Babies are born to be as perfect as our last benefetial genetic mutation. However, between the time from that mutation to now, there are viruses that can cause a great deal of harm if the body is not “patched” to fight those viruses.

Looking at the schedule of shots that they have today, I would think that newborns will have a pretty traumatic & painful childhood. I’m just gald that babies don’t come with accessories like camera or scanners.

Patching the device drivers for those suckers is hell.

Another baby post…

Being a new parent is like being on perpetual standby: you are never going to prioritize anything above the welfare of your baby.

Take for example my favourite hobbies. Assuming if I can find time first to indulge in them, my enjoyment of watching a DVD is contingent upon Chloe not crying during the duration of the movie. When Chloe cries, it doesn’t matter if Liam Neeson is in the middle of saving his daughter while single-handedly taking down the human trafficking gang in Taken, the movie stops and Chloe gets full attention.

The same goes for books and magazines, which have reverted to be nothing more than loose reading materials akin to those in doctor’s waiting lounges. They are there for you to pass the time before you have to attend to something more important like your baby’s cries.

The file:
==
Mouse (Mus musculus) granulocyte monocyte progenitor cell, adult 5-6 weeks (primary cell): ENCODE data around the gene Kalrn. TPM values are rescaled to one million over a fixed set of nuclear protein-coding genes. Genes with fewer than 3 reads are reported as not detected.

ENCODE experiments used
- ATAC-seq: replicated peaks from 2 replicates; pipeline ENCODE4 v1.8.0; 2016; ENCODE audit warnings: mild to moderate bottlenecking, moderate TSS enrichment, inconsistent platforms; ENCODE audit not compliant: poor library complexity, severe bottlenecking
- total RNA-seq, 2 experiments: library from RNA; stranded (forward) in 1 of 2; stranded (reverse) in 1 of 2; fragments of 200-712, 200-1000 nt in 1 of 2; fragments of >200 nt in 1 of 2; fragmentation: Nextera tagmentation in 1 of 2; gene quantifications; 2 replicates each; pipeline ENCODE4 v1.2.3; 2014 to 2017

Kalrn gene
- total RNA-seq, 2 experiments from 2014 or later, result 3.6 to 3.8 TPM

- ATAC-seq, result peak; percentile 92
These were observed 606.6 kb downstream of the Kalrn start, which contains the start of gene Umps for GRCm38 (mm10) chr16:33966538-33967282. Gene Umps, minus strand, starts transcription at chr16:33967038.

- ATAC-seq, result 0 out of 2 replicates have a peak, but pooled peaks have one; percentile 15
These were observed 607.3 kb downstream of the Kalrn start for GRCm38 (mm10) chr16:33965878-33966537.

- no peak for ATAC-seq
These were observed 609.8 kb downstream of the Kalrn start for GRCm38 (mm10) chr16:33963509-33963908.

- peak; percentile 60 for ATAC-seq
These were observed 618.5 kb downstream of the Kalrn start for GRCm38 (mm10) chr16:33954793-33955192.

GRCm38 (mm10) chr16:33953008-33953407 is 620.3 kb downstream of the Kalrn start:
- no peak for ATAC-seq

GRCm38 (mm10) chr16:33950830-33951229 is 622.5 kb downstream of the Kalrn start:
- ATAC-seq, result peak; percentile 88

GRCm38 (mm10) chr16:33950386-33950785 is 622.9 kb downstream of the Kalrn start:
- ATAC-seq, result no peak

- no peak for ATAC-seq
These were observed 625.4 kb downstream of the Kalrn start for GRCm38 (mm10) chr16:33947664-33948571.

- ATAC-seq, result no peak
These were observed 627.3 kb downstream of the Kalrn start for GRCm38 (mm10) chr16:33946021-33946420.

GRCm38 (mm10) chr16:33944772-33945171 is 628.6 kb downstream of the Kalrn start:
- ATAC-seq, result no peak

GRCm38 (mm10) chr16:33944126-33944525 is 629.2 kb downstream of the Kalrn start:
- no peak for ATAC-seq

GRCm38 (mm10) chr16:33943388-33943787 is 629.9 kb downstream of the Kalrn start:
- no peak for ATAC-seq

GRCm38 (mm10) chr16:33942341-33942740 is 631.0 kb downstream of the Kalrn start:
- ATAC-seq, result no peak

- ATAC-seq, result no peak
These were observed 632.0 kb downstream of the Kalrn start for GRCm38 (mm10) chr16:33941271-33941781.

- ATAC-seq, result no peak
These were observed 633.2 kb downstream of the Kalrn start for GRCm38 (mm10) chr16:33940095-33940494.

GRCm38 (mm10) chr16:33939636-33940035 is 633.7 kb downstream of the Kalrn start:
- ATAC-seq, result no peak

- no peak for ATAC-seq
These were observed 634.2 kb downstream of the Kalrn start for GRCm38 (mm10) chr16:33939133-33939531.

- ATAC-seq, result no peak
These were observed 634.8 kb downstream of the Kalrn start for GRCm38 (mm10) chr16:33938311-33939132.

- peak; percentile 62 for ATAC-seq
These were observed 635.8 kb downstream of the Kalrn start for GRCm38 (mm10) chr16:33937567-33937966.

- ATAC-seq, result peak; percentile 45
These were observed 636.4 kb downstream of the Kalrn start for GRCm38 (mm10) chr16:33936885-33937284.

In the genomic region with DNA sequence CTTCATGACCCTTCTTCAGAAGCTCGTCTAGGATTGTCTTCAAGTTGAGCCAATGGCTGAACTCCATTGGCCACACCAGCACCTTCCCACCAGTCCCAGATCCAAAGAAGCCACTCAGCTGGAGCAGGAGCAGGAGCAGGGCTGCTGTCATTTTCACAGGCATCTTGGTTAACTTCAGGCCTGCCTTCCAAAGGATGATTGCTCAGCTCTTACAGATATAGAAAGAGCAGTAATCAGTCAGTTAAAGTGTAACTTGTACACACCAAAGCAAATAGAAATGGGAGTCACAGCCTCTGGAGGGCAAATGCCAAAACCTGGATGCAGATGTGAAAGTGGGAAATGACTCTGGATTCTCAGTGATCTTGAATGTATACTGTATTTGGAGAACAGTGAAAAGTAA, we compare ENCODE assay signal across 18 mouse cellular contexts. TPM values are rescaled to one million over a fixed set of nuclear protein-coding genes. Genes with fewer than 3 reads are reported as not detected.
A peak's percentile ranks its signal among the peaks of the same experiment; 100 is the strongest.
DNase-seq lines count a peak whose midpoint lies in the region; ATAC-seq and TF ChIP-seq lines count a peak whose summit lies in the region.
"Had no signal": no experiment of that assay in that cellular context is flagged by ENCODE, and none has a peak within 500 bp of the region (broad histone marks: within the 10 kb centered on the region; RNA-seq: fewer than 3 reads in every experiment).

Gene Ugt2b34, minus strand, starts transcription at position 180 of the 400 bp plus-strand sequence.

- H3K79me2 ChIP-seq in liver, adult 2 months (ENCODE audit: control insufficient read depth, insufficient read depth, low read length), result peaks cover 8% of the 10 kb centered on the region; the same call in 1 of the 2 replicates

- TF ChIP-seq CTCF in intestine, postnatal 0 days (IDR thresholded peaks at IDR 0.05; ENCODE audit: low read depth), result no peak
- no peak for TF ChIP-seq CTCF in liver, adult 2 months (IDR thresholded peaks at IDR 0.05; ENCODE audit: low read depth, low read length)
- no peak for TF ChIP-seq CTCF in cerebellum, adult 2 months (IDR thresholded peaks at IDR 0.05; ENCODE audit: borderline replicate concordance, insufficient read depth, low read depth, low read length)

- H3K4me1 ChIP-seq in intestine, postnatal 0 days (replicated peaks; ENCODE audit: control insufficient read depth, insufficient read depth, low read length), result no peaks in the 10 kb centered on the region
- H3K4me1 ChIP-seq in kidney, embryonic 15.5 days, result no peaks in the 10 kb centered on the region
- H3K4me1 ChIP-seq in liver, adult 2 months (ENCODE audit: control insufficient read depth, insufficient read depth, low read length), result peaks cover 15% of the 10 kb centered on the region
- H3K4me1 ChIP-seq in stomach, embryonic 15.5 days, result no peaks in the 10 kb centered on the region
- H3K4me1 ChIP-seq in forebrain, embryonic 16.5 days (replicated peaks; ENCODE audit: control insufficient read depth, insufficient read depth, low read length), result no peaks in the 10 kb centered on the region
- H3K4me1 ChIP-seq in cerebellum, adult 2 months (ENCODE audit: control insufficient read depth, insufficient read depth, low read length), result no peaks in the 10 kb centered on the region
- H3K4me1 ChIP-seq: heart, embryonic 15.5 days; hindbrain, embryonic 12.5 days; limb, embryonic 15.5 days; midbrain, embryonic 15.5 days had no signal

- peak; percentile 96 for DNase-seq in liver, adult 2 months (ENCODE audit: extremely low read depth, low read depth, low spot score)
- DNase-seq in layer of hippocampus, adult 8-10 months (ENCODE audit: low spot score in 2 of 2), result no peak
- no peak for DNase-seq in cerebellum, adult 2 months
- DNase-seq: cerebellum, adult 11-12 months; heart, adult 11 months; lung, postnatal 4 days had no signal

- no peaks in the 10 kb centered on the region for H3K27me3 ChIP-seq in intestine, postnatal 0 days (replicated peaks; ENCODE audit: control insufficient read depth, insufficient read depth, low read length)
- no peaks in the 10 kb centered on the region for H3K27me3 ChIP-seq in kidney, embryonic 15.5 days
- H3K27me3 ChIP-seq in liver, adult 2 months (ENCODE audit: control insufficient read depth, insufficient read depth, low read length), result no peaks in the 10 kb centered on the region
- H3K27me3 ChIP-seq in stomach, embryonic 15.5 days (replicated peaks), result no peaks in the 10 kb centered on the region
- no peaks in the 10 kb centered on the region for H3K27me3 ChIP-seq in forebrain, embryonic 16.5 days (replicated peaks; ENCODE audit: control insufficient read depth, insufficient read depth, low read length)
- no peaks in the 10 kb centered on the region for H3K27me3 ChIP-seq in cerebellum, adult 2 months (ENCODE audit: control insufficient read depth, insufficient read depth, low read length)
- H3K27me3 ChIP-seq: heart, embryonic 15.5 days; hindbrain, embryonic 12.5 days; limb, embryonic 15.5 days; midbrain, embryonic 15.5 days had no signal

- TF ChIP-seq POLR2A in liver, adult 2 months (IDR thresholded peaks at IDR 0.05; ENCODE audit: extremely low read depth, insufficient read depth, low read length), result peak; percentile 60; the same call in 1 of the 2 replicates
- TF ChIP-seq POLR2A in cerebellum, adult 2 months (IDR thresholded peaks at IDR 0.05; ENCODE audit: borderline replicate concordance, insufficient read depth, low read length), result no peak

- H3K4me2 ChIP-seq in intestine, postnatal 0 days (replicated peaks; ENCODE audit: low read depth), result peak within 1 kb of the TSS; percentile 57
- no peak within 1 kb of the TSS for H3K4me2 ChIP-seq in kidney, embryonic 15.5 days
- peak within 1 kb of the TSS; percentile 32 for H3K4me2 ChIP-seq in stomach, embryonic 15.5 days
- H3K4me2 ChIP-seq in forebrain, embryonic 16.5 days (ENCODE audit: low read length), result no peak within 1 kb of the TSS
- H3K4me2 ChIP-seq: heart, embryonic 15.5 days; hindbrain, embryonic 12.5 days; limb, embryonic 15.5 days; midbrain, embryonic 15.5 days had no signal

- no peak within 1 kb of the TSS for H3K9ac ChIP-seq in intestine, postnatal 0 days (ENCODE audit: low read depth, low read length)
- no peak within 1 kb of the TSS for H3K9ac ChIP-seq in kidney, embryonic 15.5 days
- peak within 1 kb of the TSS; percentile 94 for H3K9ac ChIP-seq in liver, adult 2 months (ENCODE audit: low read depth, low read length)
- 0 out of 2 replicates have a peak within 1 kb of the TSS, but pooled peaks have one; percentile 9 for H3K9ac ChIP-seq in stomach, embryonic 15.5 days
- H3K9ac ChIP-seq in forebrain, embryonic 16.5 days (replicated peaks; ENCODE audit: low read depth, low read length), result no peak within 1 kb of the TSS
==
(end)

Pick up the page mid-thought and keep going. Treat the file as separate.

The attention required by a baby is just tremendous.

Being so helpless, they rely on able-bodied adults to do their biddings. The weapons at their disposable are their ear piercing cries and their disarmingly cute face. And both in combination, when used in varying proportions, always induce a fully-grown adult to revert to a drone bent on fulfilling baby’s desires.

After 2 years of servitude to baby’s wishes and demands, I am going to do something different: payback time. Yes, I’m going to secretly train Chloe on how to clean the floor, the house, the TV console, defragment my computer, queue my favourite TV program in my bittorrent software, perform systems maintenance upkeep, wash the car and make morning coffee. And in the name of parenthood, I am going to draw up a schedule where she is supposed to do these “chores” so that she could improve on her “hand-eye coordination”. Hehehe…maybe it’s time to have an army of kids 🙂